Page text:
SINGAPORE (Aug 11): Forget the US Federal Reserve’s rate hikes. There is far more to be feared from the imminent reversal of quantitative easing (QE) by both the Fed and the European Central Bank (ECB).

In the aftermath of the global financial crisis, the positive correlation between the fed funds rate and the Dow Jones Industrial Average appears to have broken down. Unorthodox central bank actions appear to have affected this relationship.

In efforts to shore up confidence and stimulate flagging growth, central banks in developed markets resorted to bond buying programmes. These QE actions injected massive liquidity, stimulating growth and driving up asset prices.

The primary reason for this unorthodox policy was that the traditional monetary tool of lowering interest rates was no longer effective, given that interest rates were already zero or near zero and the crisis was one of confidence and high household debt.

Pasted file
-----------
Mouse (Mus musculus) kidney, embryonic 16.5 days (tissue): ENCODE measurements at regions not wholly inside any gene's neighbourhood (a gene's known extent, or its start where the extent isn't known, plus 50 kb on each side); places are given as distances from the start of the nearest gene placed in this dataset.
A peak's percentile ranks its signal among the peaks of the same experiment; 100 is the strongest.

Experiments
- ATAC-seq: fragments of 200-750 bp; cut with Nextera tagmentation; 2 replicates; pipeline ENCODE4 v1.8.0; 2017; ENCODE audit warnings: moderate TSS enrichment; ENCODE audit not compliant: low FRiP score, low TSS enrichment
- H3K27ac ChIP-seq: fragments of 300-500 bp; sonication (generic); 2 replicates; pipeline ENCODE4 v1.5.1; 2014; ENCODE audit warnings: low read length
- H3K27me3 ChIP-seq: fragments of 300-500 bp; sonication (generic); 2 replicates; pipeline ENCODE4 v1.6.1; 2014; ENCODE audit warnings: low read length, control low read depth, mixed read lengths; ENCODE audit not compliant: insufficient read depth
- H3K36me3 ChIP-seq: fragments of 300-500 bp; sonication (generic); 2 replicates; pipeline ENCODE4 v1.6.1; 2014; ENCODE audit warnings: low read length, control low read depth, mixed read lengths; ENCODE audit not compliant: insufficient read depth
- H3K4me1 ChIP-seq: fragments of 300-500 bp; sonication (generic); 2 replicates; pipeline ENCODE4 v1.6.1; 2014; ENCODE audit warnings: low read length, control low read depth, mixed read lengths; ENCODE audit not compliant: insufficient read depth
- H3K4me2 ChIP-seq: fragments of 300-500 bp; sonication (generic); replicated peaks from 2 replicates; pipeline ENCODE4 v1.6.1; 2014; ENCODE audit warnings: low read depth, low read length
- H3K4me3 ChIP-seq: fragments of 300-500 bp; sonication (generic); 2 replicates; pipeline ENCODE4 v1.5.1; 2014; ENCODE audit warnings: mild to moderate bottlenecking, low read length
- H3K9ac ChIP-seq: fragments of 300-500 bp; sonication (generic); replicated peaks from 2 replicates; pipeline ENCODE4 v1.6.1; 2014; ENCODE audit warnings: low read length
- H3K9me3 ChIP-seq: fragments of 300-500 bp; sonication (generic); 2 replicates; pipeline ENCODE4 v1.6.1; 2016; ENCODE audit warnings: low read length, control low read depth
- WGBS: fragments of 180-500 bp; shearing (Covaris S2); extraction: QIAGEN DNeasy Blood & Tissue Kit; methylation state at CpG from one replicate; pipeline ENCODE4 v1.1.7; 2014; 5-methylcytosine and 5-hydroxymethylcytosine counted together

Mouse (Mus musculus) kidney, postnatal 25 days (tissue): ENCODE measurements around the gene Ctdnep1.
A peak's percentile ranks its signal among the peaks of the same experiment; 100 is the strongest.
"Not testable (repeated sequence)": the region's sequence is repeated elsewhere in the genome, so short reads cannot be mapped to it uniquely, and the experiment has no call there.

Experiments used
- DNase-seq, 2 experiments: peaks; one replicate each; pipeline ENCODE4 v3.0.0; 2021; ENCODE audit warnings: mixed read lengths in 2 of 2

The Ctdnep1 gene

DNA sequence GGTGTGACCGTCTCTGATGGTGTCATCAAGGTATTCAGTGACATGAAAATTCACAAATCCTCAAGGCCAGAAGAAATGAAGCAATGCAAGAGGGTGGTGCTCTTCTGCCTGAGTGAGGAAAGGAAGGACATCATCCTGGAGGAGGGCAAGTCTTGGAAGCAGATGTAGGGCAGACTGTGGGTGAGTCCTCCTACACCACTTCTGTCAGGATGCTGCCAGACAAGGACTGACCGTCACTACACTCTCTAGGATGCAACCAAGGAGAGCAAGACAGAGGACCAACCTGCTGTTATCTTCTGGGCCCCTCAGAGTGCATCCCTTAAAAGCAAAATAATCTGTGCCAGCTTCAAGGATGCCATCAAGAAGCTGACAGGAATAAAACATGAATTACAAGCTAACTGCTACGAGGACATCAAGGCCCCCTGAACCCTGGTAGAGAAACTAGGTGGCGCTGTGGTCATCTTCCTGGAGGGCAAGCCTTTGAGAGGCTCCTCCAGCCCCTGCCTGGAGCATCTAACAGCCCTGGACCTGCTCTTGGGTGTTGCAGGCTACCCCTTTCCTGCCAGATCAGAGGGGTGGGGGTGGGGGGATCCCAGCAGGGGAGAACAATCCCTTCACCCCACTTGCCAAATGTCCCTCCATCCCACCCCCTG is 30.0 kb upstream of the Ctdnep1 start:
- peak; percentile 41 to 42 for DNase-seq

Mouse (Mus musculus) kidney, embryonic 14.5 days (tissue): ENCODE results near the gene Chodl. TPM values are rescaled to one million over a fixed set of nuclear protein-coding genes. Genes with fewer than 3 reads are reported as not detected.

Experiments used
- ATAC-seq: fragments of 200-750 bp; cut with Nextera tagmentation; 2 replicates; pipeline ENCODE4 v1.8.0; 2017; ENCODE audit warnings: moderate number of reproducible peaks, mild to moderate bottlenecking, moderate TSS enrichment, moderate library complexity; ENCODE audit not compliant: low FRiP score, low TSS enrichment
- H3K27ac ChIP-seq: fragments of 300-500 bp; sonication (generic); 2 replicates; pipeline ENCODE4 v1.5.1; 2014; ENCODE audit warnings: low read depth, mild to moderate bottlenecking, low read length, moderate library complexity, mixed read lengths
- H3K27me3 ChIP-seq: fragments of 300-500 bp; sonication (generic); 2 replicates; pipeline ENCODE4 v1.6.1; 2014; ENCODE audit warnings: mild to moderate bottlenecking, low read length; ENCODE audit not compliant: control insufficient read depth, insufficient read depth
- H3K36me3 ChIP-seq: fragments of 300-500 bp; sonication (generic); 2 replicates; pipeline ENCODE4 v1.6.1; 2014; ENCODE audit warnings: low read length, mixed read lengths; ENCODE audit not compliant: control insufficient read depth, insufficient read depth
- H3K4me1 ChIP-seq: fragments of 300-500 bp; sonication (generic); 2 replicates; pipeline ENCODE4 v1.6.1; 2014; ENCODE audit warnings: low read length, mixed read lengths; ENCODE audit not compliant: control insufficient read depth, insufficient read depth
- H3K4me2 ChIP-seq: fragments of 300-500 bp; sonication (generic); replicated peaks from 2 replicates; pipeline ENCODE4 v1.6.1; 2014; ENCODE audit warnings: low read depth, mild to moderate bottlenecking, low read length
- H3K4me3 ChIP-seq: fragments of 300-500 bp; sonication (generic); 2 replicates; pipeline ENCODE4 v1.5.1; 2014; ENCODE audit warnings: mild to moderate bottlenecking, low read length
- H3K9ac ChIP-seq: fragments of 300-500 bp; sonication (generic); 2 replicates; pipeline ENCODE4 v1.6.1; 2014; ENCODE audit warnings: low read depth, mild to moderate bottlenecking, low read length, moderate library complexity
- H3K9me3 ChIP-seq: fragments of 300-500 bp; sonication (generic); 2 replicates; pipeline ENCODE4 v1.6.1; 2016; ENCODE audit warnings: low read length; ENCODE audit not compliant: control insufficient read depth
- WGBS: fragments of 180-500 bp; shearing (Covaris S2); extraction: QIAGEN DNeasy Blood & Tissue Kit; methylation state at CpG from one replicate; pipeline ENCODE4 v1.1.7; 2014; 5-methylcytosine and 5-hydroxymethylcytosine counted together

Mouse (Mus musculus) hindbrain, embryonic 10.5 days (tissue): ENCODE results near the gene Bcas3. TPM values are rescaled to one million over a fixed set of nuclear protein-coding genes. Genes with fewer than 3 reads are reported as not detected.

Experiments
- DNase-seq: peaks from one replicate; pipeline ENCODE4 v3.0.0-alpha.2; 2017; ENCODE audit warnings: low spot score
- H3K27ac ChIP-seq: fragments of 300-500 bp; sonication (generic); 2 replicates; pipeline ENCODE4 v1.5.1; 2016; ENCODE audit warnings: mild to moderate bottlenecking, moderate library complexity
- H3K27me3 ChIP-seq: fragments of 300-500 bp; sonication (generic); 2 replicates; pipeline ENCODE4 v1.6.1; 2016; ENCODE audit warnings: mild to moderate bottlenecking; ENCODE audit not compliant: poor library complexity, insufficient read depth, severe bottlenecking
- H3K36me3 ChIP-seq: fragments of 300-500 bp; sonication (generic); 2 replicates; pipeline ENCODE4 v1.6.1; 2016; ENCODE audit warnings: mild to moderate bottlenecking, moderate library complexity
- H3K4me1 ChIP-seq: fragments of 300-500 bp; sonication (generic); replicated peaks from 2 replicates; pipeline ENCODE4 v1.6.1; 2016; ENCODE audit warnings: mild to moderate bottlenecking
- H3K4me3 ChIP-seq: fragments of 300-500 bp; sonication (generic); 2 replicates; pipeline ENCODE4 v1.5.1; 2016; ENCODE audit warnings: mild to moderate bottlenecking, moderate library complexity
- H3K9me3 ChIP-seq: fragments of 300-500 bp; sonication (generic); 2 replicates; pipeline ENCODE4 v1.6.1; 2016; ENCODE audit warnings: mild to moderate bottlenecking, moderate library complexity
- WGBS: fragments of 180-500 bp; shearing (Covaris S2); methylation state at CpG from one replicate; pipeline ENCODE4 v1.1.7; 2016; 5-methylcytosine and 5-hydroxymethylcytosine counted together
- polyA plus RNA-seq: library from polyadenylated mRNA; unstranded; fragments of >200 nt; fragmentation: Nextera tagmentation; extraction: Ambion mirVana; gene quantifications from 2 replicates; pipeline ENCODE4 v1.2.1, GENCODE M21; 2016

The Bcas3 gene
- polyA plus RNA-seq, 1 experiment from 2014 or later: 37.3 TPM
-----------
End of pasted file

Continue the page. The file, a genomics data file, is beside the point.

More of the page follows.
Buying by central banks fed a multi-year bond rally, while yields for the highest-quality government securities were driven down to near zero, even into negative territory. Remember: bond yields fall as prices rise.

The massive liquidity spilled over into equity markets.

With bond yields at historical lows, investors looked to stocks with high dividend yields and emerging markets for better returns.

As they took on more risks, unlisted and private-equity deals mushroomed. Property prices from Vancouver to Melbourne have since risen to record highs.

The trillion-dollar question is: what happens when central banks stop buying bonds and start shrinking their balance sheets?

Find out the full story behind the risks in “Beware of rising yields on reverse QE” on page 6 of The Edge Singapore (week of Aug 14), available at newsstand now.

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Tong Kooi Ong is chairman of The Edge Media Group, which owns The Edge Singapore.